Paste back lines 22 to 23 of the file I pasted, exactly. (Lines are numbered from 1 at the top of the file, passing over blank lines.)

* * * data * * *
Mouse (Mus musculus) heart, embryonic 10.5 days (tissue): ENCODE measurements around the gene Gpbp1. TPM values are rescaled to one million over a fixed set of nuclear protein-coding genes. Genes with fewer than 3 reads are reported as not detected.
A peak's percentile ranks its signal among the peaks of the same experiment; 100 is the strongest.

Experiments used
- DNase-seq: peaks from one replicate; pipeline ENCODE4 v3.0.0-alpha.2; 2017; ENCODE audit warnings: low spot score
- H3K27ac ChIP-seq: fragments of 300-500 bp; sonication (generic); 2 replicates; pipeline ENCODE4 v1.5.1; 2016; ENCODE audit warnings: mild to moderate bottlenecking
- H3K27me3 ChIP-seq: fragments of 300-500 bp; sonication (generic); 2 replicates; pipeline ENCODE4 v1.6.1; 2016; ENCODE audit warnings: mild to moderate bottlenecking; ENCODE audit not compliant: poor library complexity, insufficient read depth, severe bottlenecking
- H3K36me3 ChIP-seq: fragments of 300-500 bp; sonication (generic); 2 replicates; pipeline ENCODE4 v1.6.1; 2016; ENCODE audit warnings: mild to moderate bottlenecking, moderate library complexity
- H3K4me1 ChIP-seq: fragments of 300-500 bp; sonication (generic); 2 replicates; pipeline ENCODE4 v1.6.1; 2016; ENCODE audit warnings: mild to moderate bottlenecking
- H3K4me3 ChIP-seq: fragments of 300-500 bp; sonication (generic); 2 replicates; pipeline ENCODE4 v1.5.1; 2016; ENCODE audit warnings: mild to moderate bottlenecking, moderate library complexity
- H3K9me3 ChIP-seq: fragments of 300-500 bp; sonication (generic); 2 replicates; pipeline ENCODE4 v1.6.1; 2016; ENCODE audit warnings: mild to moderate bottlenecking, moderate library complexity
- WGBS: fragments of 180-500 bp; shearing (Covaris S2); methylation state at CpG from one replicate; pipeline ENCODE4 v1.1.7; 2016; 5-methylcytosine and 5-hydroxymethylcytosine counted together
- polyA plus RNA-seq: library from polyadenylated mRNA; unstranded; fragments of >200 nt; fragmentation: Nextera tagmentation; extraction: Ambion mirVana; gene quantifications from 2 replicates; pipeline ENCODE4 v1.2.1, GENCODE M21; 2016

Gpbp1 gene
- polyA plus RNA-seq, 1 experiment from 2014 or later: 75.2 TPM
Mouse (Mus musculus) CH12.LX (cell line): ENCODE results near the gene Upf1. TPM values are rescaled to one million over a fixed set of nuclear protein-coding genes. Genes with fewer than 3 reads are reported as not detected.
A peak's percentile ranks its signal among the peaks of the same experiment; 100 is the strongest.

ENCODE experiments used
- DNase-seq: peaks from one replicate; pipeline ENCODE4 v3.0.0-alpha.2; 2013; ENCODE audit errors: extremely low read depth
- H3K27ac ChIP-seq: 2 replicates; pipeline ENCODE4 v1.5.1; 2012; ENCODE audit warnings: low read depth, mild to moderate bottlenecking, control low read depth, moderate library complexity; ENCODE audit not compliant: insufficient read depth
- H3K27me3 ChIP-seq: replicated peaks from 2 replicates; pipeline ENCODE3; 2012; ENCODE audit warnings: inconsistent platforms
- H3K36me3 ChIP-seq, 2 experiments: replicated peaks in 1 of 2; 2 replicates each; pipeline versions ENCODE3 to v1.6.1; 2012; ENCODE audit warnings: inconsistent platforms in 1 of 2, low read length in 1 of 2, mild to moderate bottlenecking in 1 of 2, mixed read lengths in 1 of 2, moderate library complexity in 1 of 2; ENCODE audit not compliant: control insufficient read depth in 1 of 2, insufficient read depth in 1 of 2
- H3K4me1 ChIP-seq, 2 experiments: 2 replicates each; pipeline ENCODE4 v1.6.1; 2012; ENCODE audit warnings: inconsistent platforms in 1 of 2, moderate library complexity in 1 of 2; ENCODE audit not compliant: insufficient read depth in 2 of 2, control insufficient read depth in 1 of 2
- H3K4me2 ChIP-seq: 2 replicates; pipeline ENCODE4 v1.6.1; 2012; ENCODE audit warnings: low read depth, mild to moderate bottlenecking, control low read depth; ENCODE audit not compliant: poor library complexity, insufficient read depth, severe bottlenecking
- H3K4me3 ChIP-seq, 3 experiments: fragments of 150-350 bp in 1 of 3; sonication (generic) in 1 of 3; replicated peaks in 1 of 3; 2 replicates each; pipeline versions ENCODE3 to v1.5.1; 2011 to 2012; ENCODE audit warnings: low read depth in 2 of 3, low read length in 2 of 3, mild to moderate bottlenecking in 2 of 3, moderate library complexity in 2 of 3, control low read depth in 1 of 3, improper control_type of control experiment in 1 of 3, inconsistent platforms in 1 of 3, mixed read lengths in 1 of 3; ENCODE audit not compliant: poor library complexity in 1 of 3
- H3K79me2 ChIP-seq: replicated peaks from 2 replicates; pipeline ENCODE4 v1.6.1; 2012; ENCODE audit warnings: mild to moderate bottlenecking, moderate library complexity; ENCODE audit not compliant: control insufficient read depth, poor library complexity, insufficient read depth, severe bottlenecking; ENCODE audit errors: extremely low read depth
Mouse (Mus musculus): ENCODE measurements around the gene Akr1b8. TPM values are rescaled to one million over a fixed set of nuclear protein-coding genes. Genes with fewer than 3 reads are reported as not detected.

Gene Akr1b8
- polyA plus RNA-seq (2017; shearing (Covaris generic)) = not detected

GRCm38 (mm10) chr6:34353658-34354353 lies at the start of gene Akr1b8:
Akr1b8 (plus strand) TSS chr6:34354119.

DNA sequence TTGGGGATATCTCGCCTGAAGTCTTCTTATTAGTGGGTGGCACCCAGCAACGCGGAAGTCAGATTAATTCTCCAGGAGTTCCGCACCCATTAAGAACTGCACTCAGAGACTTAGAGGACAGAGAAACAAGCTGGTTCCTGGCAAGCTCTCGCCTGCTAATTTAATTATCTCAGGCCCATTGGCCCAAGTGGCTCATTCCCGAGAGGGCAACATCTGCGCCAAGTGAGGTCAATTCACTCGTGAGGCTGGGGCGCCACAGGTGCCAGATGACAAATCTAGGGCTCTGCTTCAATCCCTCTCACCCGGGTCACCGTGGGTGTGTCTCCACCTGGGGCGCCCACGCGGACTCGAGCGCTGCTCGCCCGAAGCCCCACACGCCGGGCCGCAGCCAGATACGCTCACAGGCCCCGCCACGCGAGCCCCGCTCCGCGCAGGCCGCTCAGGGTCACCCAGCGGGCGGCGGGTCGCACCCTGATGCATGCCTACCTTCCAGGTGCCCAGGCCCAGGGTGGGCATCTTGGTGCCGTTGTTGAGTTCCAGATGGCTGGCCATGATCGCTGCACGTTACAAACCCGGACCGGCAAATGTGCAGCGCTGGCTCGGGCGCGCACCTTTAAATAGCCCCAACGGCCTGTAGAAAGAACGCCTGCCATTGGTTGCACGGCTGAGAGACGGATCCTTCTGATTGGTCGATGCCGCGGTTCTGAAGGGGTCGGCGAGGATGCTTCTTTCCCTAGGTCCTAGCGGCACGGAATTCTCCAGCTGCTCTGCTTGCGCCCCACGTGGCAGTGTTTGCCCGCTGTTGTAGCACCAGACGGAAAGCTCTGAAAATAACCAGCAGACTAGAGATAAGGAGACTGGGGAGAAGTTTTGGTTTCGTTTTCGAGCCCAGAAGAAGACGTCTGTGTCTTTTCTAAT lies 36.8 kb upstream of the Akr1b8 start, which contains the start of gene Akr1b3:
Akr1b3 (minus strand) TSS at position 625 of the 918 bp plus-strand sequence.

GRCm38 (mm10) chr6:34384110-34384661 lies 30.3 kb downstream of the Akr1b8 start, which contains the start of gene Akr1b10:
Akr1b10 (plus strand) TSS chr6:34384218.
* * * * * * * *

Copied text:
- H3K4me1 ChIP-seq, 2 experiments: 2 replicates each; pipeline ENCODE4 v1.6.1; 2012; ENCODE audit warnings: inconsistent platforms in 1 of 2, moderate library complexity in 1 of 2; ENCODE audit not compliant: insufficient read depth in 2 of 2, control insufficient read depth in 1 of 2
- H3K4me2 ChIP-seq: 2 replicates; pipeline ENCODE4 v1.6.1; 2012; ENCODE audit warnings: low read depth, mild to moderate bottlenecking, control low read depth; ENCODE audit not compliant: poor library complexity, insufficient read depth, severe bottlenecking